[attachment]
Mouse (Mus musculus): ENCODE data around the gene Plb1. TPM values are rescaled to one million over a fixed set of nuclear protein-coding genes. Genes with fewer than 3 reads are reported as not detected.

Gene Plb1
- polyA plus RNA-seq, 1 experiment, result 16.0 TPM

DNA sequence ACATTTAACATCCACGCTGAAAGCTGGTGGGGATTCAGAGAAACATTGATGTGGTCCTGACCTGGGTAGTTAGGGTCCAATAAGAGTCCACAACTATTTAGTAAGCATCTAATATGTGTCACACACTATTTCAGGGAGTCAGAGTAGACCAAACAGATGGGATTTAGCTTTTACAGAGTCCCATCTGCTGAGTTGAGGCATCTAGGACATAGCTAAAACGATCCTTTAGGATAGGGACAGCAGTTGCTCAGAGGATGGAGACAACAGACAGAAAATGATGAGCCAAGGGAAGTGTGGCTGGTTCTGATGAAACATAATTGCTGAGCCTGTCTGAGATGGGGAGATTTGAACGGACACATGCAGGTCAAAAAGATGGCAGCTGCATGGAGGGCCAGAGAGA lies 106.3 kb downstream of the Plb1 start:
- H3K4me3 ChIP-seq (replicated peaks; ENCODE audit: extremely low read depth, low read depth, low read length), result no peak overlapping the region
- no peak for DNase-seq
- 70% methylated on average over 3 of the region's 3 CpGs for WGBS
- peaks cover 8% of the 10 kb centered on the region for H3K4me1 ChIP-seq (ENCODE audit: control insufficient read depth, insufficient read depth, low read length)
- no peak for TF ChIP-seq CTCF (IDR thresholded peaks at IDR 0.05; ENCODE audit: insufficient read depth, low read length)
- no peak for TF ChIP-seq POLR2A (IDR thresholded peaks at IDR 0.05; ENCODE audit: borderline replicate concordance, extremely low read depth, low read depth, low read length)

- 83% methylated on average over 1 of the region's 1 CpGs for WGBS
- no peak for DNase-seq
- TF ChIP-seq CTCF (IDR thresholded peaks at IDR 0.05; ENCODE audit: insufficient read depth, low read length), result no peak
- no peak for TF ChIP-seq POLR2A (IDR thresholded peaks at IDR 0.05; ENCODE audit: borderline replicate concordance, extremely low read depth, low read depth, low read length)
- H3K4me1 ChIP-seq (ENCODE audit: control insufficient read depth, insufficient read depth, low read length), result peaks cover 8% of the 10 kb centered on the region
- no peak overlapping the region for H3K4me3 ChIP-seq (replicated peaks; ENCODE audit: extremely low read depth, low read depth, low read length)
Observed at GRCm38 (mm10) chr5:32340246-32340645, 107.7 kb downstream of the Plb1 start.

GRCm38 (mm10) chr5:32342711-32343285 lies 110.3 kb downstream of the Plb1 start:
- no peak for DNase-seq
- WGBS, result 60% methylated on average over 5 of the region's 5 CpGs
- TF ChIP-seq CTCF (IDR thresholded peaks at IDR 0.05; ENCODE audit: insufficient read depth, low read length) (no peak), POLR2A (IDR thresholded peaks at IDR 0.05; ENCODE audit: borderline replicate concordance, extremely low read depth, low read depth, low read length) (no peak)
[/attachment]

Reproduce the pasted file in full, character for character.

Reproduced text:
Mouse (Mus musculus): ENCODE data around the gene Plb1. TPM values are rescaled to one million over a fixed set of nuclear protein-coding genes. Genes with fewer than 3 reads are reported as not detected.

Gene Plb1
- polyA plus RNA-seq, 1 experiment, result 16.0 TPM

DNA sequence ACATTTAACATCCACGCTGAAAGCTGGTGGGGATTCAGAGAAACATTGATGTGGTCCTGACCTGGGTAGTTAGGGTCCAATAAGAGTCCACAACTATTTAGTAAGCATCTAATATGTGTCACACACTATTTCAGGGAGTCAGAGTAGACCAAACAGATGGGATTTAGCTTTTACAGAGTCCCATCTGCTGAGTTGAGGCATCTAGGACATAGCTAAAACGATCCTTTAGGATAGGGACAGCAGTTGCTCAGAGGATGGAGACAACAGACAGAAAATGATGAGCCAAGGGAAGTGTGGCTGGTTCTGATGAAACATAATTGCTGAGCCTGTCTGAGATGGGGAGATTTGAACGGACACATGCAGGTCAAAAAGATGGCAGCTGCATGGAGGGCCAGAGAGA lies 106.3 kb downstream of the Plb1 start:
- H3K4me3 ChIP-seq (replicated peaks; ENCODE audit: extremely low read depth, low read depth, low read length), result no peak overlapping the region
- no peak for DNase-seq
- 70% methylated on average over 3 of the region's 3 CpGs for WGBS
- peaks cover 8% of the 10 kb centered on the region for H3K4me1 ChIP-seq (ENCODE audit: control insufficient read depth, insufficient read depth, low read length)
- no peak for TF ChIP-seq CTCF (IDR thresholded peaks at IDR 0.05; ENCODE audit: insufficient read depth, low read length)
- no peak for TF ChIP-seq POLR2A (IDR thresholded peaks at IDR 0.05; ENCODE audit: borderline replicate concordance, extremely low read depth, low read depth, low read length)

- 83% methylated on average over 1 of the region's 1 CpGs for WGBS
- no peak for DNase-seq
- TF ChIP-seq CTCF (IDR thresholded peaks at IDR 0.05; ENCODE audit: insufficient read depth, low read length), result no peak
- no peak for TF ChIP-seq POLR2A (IDR thresholded peaks at IDR 0.05; ENCODE audit: borderline replicate concordance, extremely low read depth, low read depth, low read length)
- H3K4me1 ChIP-seq (ENCODE audit: control insufficient read depth, insufficient read depth, low read length), result peaks cover 8% of the 10 kb centered on the region
- no peak overlapping the region for H3K4me3 ChIP-seq (replicated peaks; ENCODE audit: extremely low read depth, low read depth, low read length)
Observed at GRCm38 (mm10) chr5:32340246-32340645, 107.7 kb downstream of the Plb1 start.

GRCm38 (mm10) chr5:32342711-32343285 lies 110.3 kb downstream of the Plb1 start:
- no peak for DNase-seq
- WGBS, result 60% methylated on average over 5 of the region's 5 CpGs
- TF ChIP-seq CTCF (IDR thresholded peaks at IDR 0.05; ENCODE audit: insufficient read depth, low read length) (no peak), POLR2A (IDR thresholded peaks at IDR 0.05; ENCODE audit: borderline replicate concordance, extremely low read depth, low read depth, low read length) (no peak)